TSP-1 and CD36 are coordinately expressed in granulosa and theca cells of rodent [16] and bovine [15] ovaries. Expression of the ligand and receptor vary throughout the reproductive cycle and are regulated at least in part by gonadotropins [16]. Cyclical expression of TSP-1 is associated with changes in ovarian angiogenesis, where reduced expression of the protein accompanies increased perafollicular and luteal angiogenesis during period of follicular and luteal development [16].

We have shown that TSP-1 Null mice are subfertile and have altered ovarian morphology highlighted by increased vascularization and disrupted follicle dynamics, compared with wild-type controls [22]. TSP-1 and its mimetic peptides have been shown to reduce VEGF expression, inhibit ovarian angiogenesis, and induce follicle atresia [23,24]. These findings led us to believe that TSP-1 and pro-angiogenic VEGF had reciprocal inhibitory influences in the ovary and we demonstrated that TSP-1 bound VEGF, resulting in its internalization and degradation through the low density lipoprotein receptor related protein (LRP)-1. However, the extent of the ovarian morphological and functional alterations in the TSP-1 null mice could not be accounted for exclusively by a direct interaction between TSP-1 and VEGF. We anticipated that in addition to VEGF-mediated effects, CD36 signaling may have specific influences on ovarian function. In ovarian tumor development, we demonstrated that treatment with TSP-1 mimetic peptides inhibited tumor formation, and that this effect was abrogated when CD36 expression was knocked down [25]. Based on the coordinated expression of TSP-1 and CD36 during ovarian follicle development, and the results from our work in the ovarian cancer model, we hypothesized that CD36 is an important mediator in the regulation of ovarian cell function and folliculogenesis.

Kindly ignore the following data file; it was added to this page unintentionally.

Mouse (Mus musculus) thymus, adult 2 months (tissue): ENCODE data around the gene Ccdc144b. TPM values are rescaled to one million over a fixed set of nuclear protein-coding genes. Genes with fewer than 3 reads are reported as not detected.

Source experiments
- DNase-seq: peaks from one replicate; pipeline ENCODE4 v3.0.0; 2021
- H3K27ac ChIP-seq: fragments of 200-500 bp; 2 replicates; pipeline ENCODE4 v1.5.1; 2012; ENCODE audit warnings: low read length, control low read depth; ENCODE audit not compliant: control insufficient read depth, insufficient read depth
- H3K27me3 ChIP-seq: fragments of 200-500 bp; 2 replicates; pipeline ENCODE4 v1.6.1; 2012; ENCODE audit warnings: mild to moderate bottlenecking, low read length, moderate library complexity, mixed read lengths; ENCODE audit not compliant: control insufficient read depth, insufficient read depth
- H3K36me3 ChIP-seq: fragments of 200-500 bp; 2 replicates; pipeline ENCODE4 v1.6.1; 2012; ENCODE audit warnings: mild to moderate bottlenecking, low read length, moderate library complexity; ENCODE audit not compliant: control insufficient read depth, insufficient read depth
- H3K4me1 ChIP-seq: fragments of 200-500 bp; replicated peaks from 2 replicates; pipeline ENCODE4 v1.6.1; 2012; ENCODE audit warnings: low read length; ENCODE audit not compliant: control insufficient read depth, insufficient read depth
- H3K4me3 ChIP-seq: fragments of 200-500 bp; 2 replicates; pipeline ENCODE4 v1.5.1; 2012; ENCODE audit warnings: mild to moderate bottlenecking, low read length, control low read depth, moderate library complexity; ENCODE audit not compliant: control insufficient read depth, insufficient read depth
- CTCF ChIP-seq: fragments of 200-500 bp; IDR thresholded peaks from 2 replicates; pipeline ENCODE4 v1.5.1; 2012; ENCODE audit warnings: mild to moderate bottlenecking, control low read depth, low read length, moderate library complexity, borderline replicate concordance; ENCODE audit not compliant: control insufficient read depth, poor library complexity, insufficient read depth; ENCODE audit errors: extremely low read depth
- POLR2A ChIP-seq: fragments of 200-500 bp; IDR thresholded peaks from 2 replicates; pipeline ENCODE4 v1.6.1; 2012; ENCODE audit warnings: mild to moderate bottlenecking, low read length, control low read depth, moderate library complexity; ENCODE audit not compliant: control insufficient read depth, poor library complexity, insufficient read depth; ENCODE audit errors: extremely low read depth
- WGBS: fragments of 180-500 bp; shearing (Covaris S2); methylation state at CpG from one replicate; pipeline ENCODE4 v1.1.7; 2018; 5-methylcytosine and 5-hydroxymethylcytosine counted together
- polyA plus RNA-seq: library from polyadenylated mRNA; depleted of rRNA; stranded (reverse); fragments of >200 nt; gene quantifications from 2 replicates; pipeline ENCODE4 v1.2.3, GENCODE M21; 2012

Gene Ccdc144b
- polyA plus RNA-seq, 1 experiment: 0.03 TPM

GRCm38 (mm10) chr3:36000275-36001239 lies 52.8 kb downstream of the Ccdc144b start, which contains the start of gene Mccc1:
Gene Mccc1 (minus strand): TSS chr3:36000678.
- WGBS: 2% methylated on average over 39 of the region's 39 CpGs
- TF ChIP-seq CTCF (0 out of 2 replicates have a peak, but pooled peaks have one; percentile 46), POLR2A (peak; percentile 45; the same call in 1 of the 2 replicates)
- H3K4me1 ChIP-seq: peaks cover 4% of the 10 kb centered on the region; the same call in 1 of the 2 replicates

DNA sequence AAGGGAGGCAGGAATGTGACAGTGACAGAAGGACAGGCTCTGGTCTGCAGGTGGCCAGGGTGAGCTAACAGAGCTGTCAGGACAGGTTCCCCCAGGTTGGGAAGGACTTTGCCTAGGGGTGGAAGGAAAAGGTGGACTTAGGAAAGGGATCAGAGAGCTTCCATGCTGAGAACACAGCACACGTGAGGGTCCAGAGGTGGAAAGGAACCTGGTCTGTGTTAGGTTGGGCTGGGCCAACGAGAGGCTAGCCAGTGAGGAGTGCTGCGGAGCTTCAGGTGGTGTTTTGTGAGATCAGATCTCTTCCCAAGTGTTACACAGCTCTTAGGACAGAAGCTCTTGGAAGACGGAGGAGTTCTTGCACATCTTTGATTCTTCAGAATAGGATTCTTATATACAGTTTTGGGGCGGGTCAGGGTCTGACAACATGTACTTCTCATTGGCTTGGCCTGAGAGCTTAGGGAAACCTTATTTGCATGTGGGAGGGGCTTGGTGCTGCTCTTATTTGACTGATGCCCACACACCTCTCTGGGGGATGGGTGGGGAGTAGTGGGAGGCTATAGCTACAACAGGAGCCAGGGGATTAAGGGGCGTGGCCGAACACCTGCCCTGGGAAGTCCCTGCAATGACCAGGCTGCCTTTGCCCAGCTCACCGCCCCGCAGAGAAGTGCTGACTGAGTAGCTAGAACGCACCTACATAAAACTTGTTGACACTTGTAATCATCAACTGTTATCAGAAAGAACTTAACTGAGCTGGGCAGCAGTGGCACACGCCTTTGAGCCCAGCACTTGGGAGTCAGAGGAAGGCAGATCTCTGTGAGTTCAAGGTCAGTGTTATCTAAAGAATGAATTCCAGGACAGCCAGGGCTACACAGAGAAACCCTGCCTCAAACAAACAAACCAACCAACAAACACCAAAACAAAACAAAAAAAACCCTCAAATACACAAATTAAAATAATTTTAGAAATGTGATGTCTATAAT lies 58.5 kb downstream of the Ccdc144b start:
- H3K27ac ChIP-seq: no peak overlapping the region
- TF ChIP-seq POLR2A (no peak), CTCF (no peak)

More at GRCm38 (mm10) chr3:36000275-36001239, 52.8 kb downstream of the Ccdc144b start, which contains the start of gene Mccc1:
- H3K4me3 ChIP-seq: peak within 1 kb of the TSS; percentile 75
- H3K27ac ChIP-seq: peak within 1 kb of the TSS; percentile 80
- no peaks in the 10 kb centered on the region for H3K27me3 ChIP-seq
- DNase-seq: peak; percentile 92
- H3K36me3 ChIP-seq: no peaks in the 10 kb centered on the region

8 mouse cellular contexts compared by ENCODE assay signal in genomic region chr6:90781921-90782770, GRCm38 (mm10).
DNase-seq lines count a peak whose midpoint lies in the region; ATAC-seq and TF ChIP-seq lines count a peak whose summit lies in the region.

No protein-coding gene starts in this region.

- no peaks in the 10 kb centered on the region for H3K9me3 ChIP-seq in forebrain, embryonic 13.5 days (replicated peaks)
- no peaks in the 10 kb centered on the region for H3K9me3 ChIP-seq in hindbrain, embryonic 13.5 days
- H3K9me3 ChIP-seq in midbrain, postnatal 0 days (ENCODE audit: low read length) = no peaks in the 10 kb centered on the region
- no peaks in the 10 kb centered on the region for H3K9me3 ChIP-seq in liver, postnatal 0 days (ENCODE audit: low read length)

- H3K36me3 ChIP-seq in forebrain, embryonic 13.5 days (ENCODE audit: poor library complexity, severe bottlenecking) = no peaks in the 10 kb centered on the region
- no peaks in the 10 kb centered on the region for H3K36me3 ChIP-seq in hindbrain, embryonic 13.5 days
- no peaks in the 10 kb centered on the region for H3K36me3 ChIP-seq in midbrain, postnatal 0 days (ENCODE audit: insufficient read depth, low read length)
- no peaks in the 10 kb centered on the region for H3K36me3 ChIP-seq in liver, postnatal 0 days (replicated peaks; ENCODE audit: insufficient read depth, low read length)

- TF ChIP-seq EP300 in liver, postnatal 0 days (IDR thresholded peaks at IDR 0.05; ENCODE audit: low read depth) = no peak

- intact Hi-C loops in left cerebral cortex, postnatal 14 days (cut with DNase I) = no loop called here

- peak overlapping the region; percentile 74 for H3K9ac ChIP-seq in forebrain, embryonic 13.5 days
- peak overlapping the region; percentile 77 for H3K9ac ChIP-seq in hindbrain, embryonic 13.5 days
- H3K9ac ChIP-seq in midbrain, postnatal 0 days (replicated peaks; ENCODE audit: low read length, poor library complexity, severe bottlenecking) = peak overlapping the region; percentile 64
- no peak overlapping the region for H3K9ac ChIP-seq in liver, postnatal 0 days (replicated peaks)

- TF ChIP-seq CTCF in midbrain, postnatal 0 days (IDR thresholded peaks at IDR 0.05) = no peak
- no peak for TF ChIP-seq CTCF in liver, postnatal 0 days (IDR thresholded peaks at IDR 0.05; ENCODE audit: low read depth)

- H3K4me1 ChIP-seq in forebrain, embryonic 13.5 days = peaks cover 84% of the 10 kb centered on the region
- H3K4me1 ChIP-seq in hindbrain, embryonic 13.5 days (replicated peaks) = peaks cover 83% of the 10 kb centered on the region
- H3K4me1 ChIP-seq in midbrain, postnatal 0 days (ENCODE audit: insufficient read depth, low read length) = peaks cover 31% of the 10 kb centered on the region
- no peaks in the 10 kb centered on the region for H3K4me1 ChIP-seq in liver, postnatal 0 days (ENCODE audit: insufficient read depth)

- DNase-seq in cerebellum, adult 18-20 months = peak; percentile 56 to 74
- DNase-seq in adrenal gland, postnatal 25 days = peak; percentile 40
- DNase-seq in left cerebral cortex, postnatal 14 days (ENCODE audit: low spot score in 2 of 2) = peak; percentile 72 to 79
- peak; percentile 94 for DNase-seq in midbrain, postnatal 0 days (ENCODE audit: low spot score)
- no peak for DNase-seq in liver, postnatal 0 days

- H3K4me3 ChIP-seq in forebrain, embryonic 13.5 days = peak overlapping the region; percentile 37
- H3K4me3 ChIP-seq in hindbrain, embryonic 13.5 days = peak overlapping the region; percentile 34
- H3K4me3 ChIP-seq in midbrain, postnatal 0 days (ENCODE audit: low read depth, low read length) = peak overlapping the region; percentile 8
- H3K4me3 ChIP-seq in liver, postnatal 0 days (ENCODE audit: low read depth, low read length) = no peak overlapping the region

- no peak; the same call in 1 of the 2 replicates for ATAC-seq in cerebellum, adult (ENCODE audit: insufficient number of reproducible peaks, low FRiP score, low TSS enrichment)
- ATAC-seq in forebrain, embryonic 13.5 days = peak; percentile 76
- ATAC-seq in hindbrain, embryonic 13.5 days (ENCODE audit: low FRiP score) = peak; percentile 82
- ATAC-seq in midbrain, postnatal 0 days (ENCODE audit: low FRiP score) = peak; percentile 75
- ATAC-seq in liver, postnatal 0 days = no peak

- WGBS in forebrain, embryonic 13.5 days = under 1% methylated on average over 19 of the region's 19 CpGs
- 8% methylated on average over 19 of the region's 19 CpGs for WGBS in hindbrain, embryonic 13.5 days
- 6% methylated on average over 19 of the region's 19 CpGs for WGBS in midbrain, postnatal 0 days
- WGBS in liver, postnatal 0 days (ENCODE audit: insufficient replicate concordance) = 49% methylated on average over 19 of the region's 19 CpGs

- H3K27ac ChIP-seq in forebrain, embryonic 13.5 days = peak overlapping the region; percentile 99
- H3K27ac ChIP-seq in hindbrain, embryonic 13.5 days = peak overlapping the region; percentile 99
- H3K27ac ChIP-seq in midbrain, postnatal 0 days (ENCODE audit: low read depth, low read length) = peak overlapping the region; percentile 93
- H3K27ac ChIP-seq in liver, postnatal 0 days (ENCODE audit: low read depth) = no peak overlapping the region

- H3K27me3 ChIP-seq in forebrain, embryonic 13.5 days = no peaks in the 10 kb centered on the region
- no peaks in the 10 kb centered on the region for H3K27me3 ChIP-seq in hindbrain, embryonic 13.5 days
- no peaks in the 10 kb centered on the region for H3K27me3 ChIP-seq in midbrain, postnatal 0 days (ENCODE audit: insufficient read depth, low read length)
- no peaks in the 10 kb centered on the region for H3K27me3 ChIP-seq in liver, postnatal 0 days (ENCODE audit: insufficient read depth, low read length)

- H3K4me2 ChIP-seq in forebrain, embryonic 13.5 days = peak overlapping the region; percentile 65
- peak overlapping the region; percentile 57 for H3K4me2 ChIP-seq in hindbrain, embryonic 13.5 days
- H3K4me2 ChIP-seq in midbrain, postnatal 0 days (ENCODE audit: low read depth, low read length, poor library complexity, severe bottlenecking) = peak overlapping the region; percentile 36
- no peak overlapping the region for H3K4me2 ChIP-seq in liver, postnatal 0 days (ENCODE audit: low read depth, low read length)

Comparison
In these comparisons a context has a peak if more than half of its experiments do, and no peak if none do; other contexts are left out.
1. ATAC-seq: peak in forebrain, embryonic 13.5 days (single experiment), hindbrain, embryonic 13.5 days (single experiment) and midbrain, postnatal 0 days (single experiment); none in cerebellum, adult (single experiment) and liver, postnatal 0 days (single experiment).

Methods

Cell lines and tissue collection